Review: True West (Soulpepper)

true west

Possibly pure theatrical perfection at the Young Centre for the Performing Arts in Toronto

The thing you must understand about True West – playing at the Young Centre for the Performing Arts – is that director Nancy Palk likes toying with her audience. That’s how Sam Shepherd’s play lures you in: frivolous comedy, throwaway gags, cheap shots between ill-assorted siblings, one of them straight-laced and the other a freewheeler. The lines are clever enough, but there’s a degree of contempt: wasn’t The Odd Couple in their 2011 season? What gives?

But then, all of a sudden, just when you think you’ve got a handle on this show, a proverbial anvil lands on top of you, knocking the wind out and crushing your assumptions. I suppose that innocent jab from five minutes ago wasn’t so frivolous after all. Then another: wow, there was much more behind that remark than I realized. Then another, and another, each successive landing setting off a cascade of revision and rethinking. If that joke really meant this, then that must have meant…

And somewhere in the catwalk, you can just make out the director, cackling with glee as she prepares to throw the next one.

Every inch of detail in this show has a clear dramatic purpose: there’s not a scrap of flab to be found. Shepherd’s script demands it, but it takes an actor-oriented company like Soulpepper to pull it off. Not only will your expectations be confounded, they will be yanked out of your body, shredded to bits, jammed into a toaster, and served back to you with a dollop of butter.

And you’ll savour every bite.

Ken MacDonald’s set–a suburban kitchen–is both wonderful on its own merits and extremely well-suited to this production. When the show begins, it seems impossibly vast, not unlike the desert about which we hear so much; by the end, it becomes tight, oppressive, and more than a little claustrophobic. This is no small feat, and the effect is astounding: one can hardly breathe for all the Tex-Mex kistch and commemorative spoons.

Sam Shepherd’s Tony-nominated script is also outstanding: familiar enough to draw us in, while still retaining hard and incisive edges. The laughter leavens the darker elements so well that you may not even realize how utterly black the final scenes were until long after the applause has faded–and you won’t feel cheated for it, either. This sort of rethinking and revision is, after all, part of Nancy Palk’s pleasingly twisted spectacle.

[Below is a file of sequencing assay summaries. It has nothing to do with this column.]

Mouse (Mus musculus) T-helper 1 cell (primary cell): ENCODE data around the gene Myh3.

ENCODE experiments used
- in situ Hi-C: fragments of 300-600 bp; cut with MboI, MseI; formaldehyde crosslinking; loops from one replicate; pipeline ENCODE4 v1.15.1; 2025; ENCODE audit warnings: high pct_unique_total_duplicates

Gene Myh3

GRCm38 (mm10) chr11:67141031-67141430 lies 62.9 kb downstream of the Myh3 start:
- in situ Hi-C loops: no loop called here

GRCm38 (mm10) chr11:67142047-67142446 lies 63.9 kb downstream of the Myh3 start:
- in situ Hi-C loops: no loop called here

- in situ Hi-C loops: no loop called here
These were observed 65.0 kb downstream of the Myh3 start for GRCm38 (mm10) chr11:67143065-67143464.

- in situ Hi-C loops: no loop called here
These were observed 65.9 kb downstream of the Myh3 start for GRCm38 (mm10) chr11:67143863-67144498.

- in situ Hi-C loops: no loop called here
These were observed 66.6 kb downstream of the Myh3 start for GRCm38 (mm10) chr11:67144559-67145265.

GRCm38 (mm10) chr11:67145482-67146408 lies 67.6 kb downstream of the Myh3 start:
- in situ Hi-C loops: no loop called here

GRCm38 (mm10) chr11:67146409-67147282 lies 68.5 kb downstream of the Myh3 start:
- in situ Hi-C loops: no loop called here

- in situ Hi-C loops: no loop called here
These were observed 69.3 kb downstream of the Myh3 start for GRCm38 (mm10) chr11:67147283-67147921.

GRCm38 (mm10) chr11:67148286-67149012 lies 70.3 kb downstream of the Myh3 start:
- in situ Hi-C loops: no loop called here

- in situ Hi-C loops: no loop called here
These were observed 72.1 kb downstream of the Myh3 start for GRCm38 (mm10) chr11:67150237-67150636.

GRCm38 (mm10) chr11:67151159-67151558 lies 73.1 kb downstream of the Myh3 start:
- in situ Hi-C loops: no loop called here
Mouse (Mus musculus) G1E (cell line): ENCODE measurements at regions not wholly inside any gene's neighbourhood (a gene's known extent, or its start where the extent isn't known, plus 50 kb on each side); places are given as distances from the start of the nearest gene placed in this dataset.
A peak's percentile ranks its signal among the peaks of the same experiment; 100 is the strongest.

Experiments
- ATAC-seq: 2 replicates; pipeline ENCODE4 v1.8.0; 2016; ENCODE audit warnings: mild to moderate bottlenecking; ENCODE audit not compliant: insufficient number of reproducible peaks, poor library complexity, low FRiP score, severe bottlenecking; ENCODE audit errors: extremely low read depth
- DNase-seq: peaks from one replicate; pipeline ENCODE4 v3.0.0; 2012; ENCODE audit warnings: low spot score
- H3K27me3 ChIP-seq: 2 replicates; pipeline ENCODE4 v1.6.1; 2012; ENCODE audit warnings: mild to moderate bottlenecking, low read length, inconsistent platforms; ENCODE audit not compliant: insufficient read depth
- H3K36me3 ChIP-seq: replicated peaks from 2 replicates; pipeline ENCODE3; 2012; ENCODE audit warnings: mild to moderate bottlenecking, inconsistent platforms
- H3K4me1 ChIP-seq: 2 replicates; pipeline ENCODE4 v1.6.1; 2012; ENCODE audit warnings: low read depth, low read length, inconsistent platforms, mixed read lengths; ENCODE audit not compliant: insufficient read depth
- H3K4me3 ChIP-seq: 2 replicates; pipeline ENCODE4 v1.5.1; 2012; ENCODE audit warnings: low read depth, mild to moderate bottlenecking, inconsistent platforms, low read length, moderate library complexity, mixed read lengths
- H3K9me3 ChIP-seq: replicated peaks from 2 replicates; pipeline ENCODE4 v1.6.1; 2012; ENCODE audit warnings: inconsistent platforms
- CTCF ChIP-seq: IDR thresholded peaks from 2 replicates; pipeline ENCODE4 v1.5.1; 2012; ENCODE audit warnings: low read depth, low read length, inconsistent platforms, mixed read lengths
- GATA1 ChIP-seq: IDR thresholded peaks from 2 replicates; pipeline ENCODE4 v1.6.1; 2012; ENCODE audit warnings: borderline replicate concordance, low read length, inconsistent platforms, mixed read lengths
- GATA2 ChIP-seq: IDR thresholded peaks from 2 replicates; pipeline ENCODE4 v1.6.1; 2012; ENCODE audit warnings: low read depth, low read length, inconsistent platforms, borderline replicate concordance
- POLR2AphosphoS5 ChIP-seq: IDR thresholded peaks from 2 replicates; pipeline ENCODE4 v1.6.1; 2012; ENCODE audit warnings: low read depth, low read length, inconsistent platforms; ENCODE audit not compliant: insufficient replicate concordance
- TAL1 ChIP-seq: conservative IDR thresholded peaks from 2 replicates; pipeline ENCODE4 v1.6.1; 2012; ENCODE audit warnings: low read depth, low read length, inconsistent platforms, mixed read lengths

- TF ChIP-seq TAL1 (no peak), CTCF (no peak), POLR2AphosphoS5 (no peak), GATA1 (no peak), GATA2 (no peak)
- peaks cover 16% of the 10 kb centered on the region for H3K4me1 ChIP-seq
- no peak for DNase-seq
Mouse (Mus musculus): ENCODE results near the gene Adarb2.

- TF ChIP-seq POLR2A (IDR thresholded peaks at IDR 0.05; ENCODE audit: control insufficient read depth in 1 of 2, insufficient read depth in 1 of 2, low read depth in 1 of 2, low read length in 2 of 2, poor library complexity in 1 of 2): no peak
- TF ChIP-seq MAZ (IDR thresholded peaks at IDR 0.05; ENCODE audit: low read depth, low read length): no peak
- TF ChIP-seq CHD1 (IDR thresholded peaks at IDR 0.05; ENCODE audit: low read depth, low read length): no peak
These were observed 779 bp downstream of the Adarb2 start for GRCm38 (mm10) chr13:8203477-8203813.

And the players in this universe more than meet the promise of the director, author and designers. Mike Ross and Stuart Hughes (as  brothers Austin and Lee) play off–and with–each other so well that it’s scarcely worth dissecting their individual performances. The effect is that of two talented actors, thrilled to be be working together, excited about the project, and eager to squeeze as much joy and energy and enthusiasm out of the experience as they possibly can. They feel like siblings, inhabiting different universes but flung together by a cocktail of necessity and desperation, and neither Shepherd nor the audience could ask for nothing more.

Their supporting cast are equally memorable. Patricia Hamilton’s Mom has the power to immediately revert her middle-aged sons to the feuding boys they remain in her eyes, while Ari Cohen’s Hollywood producer (Saul) practically levitates across the stage, buoyed by a combination of ego, other people’s money, and no small amount of hair gel. And it’s a testament to this cast that we neither miss them when they’re off-stage, nor resent their presence when they’re on: these performances have been nailed so perfectly that adding or removing a single line or piece of stage business would spoil the high. As it stands, they’re perfect.

And that’s the story of this production. Palk has got herself an excellent script  which also happens to be suited to her sensibilities, brought in some of our city’s best actors and designers, and churned out a production that lives up to every promise and ounce of potential contained within these elements.  Perfect, perfect, perfect, perfect, perfect.


  • True West is playing at the Young Centre for the Performing Arts (50 Tankhouse Lane) until May 5th, 2013.
  • Performance times vary: see website for details.
  • Tickets are $51-68 for adults, $32 for students.
  • Tickets may be bought from the website, by telephone at 416-866-8666, or from the Young Centre box office. Be advised that Soulpepper shows routinely sell out: advance purchase is strongly advised.
  • A limited number of rush tickets may be available at the venue before certain performances. See website for details.
  • Be advised that this show includes moments of considerable, realistic violence. (And two shirtless actors.)

Photograph of Stuart Hughes and Mike Ross by Cylla von Tiedemann.